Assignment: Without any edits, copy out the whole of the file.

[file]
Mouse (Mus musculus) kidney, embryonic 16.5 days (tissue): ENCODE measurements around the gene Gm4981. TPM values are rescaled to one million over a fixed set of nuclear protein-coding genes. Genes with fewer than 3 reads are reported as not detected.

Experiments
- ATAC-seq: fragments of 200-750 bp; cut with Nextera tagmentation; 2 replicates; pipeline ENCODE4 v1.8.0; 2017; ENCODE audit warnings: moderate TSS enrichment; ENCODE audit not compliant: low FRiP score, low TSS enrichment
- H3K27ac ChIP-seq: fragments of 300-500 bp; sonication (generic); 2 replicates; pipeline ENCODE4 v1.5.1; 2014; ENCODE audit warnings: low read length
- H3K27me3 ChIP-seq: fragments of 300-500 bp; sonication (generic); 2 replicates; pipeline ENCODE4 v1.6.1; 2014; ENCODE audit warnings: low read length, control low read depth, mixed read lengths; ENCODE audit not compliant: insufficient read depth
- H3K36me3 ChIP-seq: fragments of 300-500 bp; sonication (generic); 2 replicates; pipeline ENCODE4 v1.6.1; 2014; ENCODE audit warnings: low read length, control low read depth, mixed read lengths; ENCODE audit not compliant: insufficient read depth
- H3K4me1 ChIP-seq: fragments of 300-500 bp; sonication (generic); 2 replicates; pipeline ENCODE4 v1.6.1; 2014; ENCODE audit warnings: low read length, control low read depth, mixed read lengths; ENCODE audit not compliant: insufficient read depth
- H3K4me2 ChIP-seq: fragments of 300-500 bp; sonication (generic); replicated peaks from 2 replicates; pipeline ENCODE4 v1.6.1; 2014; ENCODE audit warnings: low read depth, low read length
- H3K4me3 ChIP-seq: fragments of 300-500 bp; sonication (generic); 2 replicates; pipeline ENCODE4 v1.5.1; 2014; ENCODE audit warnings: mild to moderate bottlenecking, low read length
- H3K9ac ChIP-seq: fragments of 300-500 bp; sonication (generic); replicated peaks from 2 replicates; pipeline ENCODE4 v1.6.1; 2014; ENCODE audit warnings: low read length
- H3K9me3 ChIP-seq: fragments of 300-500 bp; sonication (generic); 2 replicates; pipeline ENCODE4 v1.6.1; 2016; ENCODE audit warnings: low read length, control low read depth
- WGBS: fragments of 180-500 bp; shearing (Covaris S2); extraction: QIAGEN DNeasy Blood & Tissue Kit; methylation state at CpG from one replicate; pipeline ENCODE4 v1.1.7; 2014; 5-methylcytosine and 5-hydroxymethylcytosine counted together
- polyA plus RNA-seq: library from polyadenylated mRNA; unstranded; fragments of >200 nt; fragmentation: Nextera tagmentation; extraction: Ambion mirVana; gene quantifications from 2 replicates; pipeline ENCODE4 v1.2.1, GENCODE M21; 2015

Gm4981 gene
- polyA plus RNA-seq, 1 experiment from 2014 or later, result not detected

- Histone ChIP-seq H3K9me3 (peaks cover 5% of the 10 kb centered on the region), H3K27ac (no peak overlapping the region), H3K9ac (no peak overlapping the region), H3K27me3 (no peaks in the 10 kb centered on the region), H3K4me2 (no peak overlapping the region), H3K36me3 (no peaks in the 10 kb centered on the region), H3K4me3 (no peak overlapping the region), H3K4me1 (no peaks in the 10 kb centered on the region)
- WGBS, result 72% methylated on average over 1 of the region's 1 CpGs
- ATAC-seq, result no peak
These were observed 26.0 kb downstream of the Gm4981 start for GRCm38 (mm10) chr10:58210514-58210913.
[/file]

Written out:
Mouse (Mus musculus) kidney, embryonic 16.5 days (tissue): ENCODE measurements around the gene Gm4981. TPM values are rescaled to one million over a fixed set of nuclear protein-coding genes. Genes with fewer than 3 reads are reported as not detected.

Experiments
- ATAC-seq: fragments of 200-750 bp; cut with Nextera tagmentation; 2 replicates; pipeline ENCODE4 v1.8.0; 2017; ENCODE audit warnings: moderate TSS enrichment; ENCODE audit not compliant: low FRiP score, low TSS enrichment
- H3K27ac ChIP-seq: fragments of 300-500 bp; sonication (generic); 2 replicates; pipeline ENCODE4 v1.5.1; 2014; ENCODE audit warnings: low read length
- H3K27me3 ChIP-seq: fragments of 300-500 bp; sonication (generic); 2 replicates; pipeline ENCODE4 v1.6.1; 2014; ENCODE audit warnings: low read length, control low read depth, mixed read lengths; ENCODE audit not compliant: insufficient read depth
- H3K36me3 ChIP-seq: fragments of 300-500 bp; sonication (generic); 2 replicates; pipeline ENCODE4 v1.6.1; 2014; ENCODE audit warnings: low read length, control low read depth, mixed read lengths; ENCODE audit not compliant: insufficient read depth
- H3K4me1 ChIP-seq: fragments of 300-500 bp; sonication (generic); 2 replicates; pipeline ENCODE4 v1.6.1; 2014; ENCODE audit warnings: low read length, control low read depth, mixed read lengths; ENCODE audit not compliant: insufficient read depth
- H3K4me2 ChIP-seq: fragments of 300-500 bp; sonication (generic); replicated peaks from 2 replicates; pipeline ENCODE4 v1.6.1; 2014; ENCODE audit warnings: low read depth, low read length
- H3K4me3 ChIP-seq: fragments of 300-500 bp; sonication (generic); 2 replicates; pipeline ENCODE4 v1.5.1; 2014; ENCODE audit warnings: mild to moderate bottlenecking, low read length
- H3K9ac ChIP-seq: fragments of 300-500 bp; sonication (generic); replicated peaks from 2 replicates; pipeline ENCODE4 v1.6.1; 2014; ENCODE audit warnings: low read length
- H3K9me3 ChIP-seq: fragments of 300-500 bp; sonication (generic); 2 replicates; pipeline ENCODE4 v1.6.1; 2016; ENCODE audit warnings: low read length, control low read depth
- WGBS: fragments of 180-500 bp; shearing (Covaris S2); extraction: QIAGEN DNeasy Blood & Tissue Kit; methylation state at CpG from one replicate; pipeline ENCODE4 v1.1.7; 2014; 5-methylcytosine and 5-hydroxymethylcytosine counted together
- polyA plus RNA-seq: library from polyadenylated mRNA; unstranded; fragments of >200 nt; fragmentation: Nextera tagmentation; extraction: Ambion mirVana; gene quantifications from 2 replicates; pipeline ENCODE4 v1.2.1, GENCODE M21; 2015

Gm4981 gene
- polyA plus RNA-seq, 1 experiment from 2014 or later, result not detected

- Histone ChIP-seq H3K9me3 (peaks cover 5% of the 10 kb centered on the region), H3K27ac (no peak overlapping the region), H3K9ac (no peak overlapping the region), H3K27me3 (no peaks in the 10 kb centered on the region), H3K4me2 (no peak overlapping the region), H3K36me3 (no peaks in the 10 kb centered on the region), H3K4me3 (no peak overlapping the region), H3K4me1 (no peaks in the 10 kb centered on the region)
- WGBS, result 72% methylated on average over 1 of the region's 1 CpGs
- ATAC-seq, result no peak
These were observed 26.0 kb downstream of the Gm4981 start for GRCm38 (mm10) chr10:58210514-58210913.